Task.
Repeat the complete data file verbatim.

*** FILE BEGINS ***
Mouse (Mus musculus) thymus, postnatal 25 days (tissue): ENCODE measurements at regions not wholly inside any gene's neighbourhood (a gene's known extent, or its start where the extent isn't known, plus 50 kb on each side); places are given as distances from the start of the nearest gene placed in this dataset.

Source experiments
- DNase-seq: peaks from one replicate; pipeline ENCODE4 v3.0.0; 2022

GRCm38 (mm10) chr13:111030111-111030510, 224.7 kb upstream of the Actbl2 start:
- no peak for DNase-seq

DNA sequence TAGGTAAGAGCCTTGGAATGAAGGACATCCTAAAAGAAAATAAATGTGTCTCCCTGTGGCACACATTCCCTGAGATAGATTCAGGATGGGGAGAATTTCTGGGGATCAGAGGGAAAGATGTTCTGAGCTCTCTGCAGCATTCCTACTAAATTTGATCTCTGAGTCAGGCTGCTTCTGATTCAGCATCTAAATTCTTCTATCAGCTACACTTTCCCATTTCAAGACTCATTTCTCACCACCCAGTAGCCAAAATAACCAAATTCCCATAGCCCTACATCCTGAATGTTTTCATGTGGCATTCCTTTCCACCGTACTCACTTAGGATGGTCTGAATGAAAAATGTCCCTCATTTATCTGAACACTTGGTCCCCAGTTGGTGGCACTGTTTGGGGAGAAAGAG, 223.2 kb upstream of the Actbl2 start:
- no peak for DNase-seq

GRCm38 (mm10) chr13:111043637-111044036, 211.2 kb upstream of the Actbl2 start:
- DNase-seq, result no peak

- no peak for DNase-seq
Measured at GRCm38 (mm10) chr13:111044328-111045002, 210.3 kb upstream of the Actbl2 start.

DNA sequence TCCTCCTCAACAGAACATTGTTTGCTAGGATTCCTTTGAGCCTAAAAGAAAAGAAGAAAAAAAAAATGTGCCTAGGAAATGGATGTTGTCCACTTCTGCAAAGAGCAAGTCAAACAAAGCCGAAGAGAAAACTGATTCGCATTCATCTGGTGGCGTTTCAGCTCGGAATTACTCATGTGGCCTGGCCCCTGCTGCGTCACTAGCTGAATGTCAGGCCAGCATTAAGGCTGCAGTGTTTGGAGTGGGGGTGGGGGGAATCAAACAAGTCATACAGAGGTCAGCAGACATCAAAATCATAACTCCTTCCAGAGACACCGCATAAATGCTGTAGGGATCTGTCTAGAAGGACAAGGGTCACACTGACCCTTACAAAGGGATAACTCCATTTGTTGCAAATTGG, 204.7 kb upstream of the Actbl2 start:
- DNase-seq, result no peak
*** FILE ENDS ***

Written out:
Mouse (Mus musculus) thymus, postnatal 25 days (tissue): ENCODE measurements at regions not wholly inside any gene's neighbourhood (a gene's known extent, or its start where the extent isn't known, plus 50 kb on each side); places are given as distances from the start of the nearest gene placed in this dataset.

Source experiments
- DNase-seq: peaks from one replicate; pipeline ENCODE4 v3.0.0; 2022

GRCm38 (mm10) chr13:111030111-111030510, 224.7 kb upstream of the Actbl2 start:
- no peak for DNase-seq

DNA sequence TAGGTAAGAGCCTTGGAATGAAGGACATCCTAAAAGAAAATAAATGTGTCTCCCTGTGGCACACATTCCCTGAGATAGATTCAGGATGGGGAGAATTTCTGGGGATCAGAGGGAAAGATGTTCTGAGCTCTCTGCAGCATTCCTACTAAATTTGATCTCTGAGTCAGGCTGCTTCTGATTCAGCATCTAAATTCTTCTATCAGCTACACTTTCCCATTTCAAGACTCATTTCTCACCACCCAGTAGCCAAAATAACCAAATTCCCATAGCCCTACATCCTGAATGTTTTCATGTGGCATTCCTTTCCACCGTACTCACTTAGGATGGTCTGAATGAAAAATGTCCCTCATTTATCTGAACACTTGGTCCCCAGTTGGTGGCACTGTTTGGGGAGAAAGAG, 223.2 kb upstream of the Actbl2 start:
- no peak for DNase-seq

GRCm38 (mm10) chr13:111043637-111044036, 211.2 kb upstream of the Actbl2 start:
- DNase-seq, result no peak

- no peak for DNase-seq
Measured at GRCm38 (mm10) chr13:111044328-111045002, 210.3 kb upstream of the Actbl2 start.

DNA sequence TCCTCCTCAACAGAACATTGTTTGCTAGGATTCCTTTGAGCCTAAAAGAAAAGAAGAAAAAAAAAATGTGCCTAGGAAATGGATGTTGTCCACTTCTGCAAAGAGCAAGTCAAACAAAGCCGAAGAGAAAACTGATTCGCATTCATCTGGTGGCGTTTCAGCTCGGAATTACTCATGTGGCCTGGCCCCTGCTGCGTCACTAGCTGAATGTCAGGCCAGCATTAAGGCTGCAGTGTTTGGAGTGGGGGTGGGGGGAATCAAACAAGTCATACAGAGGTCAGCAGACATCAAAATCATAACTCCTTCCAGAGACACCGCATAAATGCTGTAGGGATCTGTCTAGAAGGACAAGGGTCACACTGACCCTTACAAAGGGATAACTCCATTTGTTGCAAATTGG, 204.7 kb upstream of the Actbl2 start:
- DNase-seq, result no peak